1. Let COVID-19 burn through the population in 3 months. It would kill 2-3% of the population as the NHS collapsed and also anyone who needed medical treatment during that time would probably not get it. During the 3 months lots of people would have “bad ‘flu”. 80%  of survivors would be resistant to COVID-19 for now.
  2. Mitigate the impact by the measures implemented in stages during mid-March, reduce the impact a little and stretch the curve a little, and have 1.5-2.5% of the population die over 4 months. 70% of survivors {my guess!} would be resistant to COVID-19 for now.
  3. Suppress COVID-19, 10,000 dead and everyone in lock-down until “something changes”, which could be 18 months or more.  A tiny percent, maybe 5% {my guess} resistant to COVID-19.

The UK government chose option 3, after considering 2 for a while (and thus increasing the death count by, hmmm, 3,000 in that first spike).

The “something changes” in option 3 is that scientist create a vaccine for SARS-COV-2, the underlying organism to COVID-19, or we have a quick and reliable immunity test for it that allows those who have survived the disease to move about unrestricted. See further down in this post. Most of us stay in lock-down until “something changes”

But this Imperial College paper has a solution 4:

Turning social isolation up and down

  1. sorry, 4. I can’t get the layout to work. solution 4 is to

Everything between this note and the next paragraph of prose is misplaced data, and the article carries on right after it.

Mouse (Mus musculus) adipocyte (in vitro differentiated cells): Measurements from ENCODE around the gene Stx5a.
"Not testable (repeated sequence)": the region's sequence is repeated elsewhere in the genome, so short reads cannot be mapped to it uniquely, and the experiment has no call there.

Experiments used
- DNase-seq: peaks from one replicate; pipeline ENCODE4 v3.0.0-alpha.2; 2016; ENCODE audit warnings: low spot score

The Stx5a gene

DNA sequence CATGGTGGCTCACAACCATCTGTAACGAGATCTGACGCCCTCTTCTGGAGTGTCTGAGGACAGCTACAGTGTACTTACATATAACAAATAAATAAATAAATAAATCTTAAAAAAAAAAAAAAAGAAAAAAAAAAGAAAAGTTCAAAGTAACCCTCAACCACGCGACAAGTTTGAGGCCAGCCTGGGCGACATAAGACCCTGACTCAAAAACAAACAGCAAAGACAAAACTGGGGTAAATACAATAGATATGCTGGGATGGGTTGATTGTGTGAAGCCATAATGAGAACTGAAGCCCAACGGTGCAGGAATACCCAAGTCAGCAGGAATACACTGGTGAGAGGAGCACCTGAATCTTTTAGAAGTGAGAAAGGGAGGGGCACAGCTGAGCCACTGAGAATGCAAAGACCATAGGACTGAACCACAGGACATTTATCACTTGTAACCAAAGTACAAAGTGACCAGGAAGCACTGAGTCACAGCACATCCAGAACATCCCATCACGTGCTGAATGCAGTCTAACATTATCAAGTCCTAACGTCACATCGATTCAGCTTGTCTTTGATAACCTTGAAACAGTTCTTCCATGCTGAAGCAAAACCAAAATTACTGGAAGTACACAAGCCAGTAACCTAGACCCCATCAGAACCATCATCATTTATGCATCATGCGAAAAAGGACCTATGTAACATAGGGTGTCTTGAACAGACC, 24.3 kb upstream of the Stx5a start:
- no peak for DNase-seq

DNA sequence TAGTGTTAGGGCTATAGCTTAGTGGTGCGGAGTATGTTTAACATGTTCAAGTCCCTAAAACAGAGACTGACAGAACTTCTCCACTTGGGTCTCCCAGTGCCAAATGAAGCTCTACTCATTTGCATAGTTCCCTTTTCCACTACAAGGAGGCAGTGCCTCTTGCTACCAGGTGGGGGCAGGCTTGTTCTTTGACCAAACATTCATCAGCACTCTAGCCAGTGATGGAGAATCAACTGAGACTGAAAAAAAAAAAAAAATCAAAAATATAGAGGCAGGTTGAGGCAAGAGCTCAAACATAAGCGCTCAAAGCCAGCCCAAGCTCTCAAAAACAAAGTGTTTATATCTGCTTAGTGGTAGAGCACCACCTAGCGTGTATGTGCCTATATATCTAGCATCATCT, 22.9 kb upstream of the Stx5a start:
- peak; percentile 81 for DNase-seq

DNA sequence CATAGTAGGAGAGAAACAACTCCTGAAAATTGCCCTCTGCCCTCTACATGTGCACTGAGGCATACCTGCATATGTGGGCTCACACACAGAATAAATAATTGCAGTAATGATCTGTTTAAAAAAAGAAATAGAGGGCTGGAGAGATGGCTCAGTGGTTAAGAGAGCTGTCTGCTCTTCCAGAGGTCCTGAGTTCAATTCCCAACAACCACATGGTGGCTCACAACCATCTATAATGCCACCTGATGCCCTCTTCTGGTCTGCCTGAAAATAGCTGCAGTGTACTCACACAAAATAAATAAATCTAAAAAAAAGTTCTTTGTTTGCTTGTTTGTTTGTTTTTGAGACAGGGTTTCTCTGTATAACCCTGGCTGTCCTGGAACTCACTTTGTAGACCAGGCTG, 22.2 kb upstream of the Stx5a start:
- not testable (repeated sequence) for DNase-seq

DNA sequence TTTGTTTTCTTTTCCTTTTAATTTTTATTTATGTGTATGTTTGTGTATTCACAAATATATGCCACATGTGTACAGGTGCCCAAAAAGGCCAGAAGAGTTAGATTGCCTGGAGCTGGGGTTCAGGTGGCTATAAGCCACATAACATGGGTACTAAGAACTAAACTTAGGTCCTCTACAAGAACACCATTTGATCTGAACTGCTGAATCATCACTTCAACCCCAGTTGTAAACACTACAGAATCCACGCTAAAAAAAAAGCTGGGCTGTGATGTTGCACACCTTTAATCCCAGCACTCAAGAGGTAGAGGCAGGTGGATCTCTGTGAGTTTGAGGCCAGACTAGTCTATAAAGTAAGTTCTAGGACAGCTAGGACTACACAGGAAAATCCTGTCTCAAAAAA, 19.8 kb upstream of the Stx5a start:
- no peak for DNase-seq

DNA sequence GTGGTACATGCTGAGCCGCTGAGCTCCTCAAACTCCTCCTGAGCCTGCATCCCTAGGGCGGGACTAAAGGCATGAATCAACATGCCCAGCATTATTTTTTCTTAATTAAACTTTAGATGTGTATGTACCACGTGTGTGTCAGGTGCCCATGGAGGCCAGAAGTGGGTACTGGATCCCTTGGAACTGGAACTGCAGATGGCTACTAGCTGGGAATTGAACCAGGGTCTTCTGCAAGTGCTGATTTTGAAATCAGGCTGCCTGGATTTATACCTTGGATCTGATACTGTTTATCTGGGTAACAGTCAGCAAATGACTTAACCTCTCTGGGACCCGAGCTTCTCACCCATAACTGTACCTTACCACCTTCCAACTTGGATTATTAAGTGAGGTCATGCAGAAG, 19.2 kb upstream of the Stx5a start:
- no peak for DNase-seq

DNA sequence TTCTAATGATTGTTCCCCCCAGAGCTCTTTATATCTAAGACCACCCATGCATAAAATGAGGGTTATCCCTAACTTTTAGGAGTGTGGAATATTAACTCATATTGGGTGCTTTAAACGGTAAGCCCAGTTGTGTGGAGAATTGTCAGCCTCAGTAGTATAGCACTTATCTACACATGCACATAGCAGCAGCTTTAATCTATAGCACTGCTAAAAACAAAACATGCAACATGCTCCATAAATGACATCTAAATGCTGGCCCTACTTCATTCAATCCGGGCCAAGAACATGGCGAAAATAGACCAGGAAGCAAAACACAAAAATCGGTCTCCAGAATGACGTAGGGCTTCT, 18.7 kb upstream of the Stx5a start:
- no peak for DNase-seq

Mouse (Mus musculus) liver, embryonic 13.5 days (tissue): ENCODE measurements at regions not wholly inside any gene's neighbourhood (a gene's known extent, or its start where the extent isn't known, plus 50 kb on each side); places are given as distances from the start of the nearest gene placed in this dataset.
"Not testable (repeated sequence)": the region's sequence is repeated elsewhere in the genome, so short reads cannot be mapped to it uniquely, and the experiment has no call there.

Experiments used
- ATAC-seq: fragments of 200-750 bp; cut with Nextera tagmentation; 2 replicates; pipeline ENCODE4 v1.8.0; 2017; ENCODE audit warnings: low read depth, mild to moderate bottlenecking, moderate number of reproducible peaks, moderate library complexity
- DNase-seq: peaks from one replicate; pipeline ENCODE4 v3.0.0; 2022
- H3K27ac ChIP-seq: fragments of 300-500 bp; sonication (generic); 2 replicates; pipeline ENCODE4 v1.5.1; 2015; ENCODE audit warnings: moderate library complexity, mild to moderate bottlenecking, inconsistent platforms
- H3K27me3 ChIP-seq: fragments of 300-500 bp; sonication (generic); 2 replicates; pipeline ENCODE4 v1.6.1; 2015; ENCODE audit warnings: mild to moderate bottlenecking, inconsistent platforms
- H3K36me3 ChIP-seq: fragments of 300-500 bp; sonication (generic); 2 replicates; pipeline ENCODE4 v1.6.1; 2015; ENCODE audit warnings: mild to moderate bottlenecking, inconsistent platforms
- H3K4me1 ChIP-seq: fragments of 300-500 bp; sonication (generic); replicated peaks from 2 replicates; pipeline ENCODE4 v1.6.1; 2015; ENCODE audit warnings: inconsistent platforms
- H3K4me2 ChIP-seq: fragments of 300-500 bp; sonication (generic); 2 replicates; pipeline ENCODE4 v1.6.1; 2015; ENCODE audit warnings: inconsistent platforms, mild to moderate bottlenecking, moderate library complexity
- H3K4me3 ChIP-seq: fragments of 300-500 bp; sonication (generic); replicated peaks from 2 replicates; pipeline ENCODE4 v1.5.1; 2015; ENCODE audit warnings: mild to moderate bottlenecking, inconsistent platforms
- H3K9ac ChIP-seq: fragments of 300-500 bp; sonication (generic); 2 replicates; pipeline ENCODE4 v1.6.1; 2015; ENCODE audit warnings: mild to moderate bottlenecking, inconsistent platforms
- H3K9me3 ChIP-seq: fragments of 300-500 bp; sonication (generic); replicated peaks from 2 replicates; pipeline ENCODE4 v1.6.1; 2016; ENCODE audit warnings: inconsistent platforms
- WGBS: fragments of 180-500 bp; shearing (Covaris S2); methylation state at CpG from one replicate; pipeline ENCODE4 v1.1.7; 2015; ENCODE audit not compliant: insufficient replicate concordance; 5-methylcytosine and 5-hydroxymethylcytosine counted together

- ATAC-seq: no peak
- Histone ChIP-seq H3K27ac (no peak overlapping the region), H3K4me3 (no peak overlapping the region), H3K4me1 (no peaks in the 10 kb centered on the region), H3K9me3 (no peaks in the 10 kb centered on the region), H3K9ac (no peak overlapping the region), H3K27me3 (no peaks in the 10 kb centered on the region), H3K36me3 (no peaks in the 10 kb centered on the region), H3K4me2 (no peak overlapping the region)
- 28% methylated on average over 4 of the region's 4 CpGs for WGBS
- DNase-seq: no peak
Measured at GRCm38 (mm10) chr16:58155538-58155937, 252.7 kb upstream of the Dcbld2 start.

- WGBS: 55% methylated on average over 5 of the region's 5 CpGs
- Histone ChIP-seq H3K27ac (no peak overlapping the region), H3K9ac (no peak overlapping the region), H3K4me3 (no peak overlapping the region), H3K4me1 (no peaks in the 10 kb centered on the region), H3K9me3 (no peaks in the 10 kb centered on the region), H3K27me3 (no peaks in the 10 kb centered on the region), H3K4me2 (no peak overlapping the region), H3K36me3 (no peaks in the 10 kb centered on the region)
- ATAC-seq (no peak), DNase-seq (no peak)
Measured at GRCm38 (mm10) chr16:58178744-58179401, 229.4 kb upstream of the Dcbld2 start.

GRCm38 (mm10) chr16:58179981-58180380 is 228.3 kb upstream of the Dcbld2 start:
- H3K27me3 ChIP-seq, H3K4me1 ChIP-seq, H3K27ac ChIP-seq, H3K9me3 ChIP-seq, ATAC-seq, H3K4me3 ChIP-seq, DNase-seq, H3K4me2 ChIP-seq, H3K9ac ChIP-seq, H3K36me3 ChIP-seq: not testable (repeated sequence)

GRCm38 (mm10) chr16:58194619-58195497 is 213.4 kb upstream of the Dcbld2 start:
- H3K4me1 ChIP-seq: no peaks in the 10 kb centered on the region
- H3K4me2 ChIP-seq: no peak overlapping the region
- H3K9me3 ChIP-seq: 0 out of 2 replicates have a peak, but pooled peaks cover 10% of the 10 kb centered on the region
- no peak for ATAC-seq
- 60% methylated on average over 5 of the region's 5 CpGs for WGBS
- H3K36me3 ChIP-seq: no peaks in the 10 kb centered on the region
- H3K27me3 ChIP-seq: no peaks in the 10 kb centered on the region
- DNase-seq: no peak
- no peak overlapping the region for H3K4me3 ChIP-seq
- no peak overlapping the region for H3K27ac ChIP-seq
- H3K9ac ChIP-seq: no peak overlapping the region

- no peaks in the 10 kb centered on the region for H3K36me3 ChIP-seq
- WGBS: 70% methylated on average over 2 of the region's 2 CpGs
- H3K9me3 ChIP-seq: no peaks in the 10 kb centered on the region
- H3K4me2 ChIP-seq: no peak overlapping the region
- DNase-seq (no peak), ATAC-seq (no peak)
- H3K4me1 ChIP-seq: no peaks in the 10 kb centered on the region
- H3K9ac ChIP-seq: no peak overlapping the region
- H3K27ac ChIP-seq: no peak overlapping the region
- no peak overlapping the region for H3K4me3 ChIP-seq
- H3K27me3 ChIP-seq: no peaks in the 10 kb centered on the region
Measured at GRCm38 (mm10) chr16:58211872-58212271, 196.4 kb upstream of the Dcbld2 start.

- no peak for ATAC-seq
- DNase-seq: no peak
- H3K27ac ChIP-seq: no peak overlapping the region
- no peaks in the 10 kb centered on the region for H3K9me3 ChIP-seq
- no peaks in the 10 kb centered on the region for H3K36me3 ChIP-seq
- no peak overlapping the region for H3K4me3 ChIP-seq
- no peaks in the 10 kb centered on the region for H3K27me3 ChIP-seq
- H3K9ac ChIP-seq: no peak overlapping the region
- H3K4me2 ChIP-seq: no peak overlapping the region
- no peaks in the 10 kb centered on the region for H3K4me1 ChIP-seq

1. suppress.
    2. Let the known bubble of cases come and deal with it.
    3. Once it has passed, relax (not remove!) the Suppression rules to let business and normal life start up again.
    4. Monitor the number of COVID-19 cases coming into ICU.
    5. When it hits a threshold, back to total lockdown and deal with the next bubble.
    6. Repeat.

It is a clever idea. No one wants to stay at home until a vaccine is created in 18 months. Economically, total lock-down until we have a vaccine would be a disaster. So varying the lock-down based on NHS demand indicators would allow some relief from the restrictions. But not back to normal.

Option 4 comes at a cost. More people will die reach time you relax the lock-down, depending on what is allowed. Much of the rest of the paper details this plan and, based on the figures they state at the top of the report in respect of how many people will abide by the rules, what different isolation strategies and key triggers (how many new COVID-19 ICU cases in a week) to increase isolation levels, gives death rates varying from 8,700 to 120,000. This also takes into account a range of R values (how easy it spreads naturally) as there is still some uncertainty about this.

The paper makes one thing clear – we would need to maintain the isolation levels for suppression for 2 years – their cautious estimate of how long it will be until we have a widely available vaccine.

The best case is deaths creep up (after the initial surge we can no longer avoid) with very strong lockdown only relaxed at very low levels of ICU cases and deaths. I personally doubt very strongly that enough people will abide by the rules for long and, as people start ignoring them, others will feel “why should I play by the rules when they don’t”.